Conrad Atkinson

Conrad Atkinson, 96 Landmine (Princess Diana), 1996

Conrad Atkinson, 96 Landmine (Princess Diana), 1996

"Several years ago, before Princess Diana became involved, I was invited to be the official artist of the US Campaign to Ban Landmines (Vietnam Veterans of America).

Landmines are not only functional weapons of destruction that cost three dollars to make and three hundred to deactivate, and that will continue to kill children at random for the next thousand years at the current cleanup rate. They are also objects of political, economic and cultural significance, serving as metaphors for a variety of contemporary issues and ideologies. Landmines represent the globalisation of culture as much as the Golden Arches of McDonald’s.

We love our beautiful bombs: they defend our way of life. By bringing these symbolic values into focus, I have tried to offer a different – and more productive – perspective on our propensity for creatively destroying each other. From Goya to Guernica, from Roger Fenton to Don McCullin, artists have sought new, more effective ways to picture war and horror.

But the image of children with bandaged limbs and missing legs – like all images of human tragedy – produces only compassion fatigue when repeated several hundred times. Rather than seeking to represent this horror literally, I have focused on its source.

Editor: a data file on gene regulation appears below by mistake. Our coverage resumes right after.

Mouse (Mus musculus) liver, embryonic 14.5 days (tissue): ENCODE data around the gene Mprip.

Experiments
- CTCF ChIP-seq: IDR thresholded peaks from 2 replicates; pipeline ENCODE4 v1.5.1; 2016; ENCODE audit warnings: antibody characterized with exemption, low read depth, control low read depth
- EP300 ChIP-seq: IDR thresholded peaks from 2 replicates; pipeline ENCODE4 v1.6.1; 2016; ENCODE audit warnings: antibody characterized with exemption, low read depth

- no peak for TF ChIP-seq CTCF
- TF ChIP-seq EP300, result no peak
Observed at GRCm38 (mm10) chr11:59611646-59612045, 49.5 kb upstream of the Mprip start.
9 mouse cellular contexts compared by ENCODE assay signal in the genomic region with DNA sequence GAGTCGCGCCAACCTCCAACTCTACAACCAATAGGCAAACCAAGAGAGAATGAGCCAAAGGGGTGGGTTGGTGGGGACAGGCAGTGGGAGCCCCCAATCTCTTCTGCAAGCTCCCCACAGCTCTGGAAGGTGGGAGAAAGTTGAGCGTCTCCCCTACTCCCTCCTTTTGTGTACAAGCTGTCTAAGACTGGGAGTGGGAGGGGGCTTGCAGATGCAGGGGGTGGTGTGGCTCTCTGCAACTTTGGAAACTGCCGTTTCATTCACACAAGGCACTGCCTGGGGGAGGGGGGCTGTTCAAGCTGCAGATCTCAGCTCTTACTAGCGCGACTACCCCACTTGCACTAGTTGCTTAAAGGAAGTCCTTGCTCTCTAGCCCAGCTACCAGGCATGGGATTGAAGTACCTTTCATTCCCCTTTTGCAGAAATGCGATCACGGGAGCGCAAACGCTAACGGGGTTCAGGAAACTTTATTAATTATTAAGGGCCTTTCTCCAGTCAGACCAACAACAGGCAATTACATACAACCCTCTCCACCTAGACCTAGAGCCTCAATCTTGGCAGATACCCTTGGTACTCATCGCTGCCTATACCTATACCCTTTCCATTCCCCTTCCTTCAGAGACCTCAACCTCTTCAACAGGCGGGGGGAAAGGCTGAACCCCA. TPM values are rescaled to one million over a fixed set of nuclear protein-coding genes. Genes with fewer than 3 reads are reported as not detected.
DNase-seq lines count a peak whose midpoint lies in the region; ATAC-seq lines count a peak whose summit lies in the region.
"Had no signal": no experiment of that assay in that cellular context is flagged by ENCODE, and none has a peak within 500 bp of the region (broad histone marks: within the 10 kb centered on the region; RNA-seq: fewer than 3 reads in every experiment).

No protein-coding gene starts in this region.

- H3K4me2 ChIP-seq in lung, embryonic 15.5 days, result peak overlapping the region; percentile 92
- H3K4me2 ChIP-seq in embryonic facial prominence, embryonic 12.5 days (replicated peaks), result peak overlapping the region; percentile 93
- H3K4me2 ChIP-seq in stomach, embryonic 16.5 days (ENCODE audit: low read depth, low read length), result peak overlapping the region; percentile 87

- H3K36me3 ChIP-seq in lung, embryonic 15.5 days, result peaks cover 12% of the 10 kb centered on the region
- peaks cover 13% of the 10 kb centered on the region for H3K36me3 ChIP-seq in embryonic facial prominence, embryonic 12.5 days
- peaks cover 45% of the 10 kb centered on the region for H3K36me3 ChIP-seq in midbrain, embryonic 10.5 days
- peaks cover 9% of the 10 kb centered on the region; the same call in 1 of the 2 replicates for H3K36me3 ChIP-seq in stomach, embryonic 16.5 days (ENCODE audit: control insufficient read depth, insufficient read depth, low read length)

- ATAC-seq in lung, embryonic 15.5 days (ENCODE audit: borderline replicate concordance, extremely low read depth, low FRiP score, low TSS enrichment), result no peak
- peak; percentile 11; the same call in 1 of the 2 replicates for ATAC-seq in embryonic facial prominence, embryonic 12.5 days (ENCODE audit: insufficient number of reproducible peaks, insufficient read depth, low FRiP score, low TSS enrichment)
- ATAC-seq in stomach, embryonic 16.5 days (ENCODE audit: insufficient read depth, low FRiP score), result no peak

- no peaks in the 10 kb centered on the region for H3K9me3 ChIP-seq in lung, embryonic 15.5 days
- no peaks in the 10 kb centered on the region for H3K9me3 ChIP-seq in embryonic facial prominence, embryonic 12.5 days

We are imbricated with these weapons, ideologically, economically and imaginatively. In this sense imagination has itself become a source of death and destruction. Like Bob Dylan wrote on his guitar, "this weapon kills.""

- Artist statement for TRACE

Conrad Atkinson placed porcelain landmines in unexpected locations around Liverpool for the duration of TRACE.

Conrad Atkinson at Liverpool Biennial 1999

96 Landmine (Princess Diana), 1996
Glazed transfer with hand painting and biscuit-ware ceramic land mine. 
Courtesy of Ronald Feldman Fine Art
Exhibited in public realm